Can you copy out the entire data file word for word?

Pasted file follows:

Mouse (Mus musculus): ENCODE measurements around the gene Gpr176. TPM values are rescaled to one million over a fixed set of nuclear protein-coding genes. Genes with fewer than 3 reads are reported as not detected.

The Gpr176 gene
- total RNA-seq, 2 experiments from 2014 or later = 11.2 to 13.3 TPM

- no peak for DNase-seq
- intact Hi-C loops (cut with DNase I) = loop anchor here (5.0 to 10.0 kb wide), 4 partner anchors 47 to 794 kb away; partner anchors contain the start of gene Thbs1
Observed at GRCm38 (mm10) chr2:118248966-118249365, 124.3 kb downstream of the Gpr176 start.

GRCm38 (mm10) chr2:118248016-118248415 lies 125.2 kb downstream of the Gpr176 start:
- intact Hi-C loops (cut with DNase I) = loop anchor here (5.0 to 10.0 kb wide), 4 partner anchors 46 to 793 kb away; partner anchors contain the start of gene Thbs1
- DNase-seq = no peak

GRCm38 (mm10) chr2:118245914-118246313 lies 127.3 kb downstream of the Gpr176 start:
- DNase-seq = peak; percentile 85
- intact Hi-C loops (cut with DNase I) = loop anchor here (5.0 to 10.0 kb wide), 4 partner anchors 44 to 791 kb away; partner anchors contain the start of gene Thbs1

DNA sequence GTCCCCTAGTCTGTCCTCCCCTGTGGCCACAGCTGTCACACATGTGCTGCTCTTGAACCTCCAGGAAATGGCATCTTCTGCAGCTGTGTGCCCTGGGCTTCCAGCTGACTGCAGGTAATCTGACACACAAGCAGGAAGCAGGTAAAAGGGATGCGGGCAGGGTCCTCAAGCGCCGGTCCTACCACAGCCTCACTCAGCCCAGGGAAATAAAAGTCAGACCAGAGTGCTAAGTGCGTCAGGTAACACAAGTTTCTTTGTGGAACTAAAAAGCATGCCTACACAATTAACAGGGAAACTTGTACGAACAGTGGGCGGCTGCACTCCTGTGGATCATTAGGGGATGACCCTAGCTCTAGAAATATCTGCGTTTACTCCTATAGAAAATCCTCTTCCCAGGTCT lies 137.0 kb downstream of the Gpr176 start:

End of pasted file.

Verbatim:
Mouse (Mus musculus): ENCODE measurements around the gene Gpr176. TPM values are rescaled to one million over a fixed set of nuclear protein-coding genes. Genes with fewer than 3 reads are reported as not detected.

The Gpr176 gene
- total RNA-seq, 2 experiments from 2014 or later = 11.2 to 13.3 TPM

- no peak for DNase-seq
- intact Hi-C loops (cut with DNase I) = loop anchor here (5.0 to 10.0 kb wide), 4 partner anchors 47 to 794 kb away; partner anchors contain the start of gene Thbs1
Observed at GRCm38 (mm10) chr2:118248966-118249365, 124.3 kb downstream of the Gpr176 start.

GRCm38 (mm10) chr2:118248016-118248415 lies 125.2 kb downstream of the Gpr176 start:
- intact Hi-C loops (cut with DNase I) = loop anchor here (5.0 to 10.0 kb wide), 4 partner anchors 46 to 793 kb away; partner anchors contain the start of gene Thbs1
- DNase-seq = no peak

GRCm38 (mm10) chr2:118245914-118246313 lies 127.3 kb downstream of the Gpr176 start:
- DNase-seq = peak; percentile 85
- intact Hi-C loops (cut with DNase I) = loop anchor here (5.0 to 10.0 kb wide), 4 partner anchors 44 to 791 kb away; partner anchors contain the start of gene Thbs1

DNA sequence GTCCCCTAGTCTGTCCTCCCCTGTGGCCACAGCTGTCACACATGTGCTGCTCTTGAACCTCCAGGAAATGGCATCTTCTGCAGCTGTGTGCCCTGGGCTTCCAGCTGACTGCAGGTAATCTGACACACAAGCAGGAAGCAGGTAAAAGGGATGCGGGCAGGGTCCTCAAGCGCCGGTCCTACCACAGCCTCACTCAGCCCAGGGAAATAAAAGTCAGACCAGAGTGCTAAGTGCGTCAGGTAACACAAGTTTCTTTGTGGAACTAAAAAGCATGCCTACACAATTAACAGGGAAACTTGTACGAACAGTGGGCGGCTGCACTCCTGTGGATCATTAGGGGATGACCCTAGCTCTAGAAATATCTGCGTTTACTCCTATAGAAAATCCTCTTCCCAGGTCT lies 137.0 kb downstream of the Gpr176 start: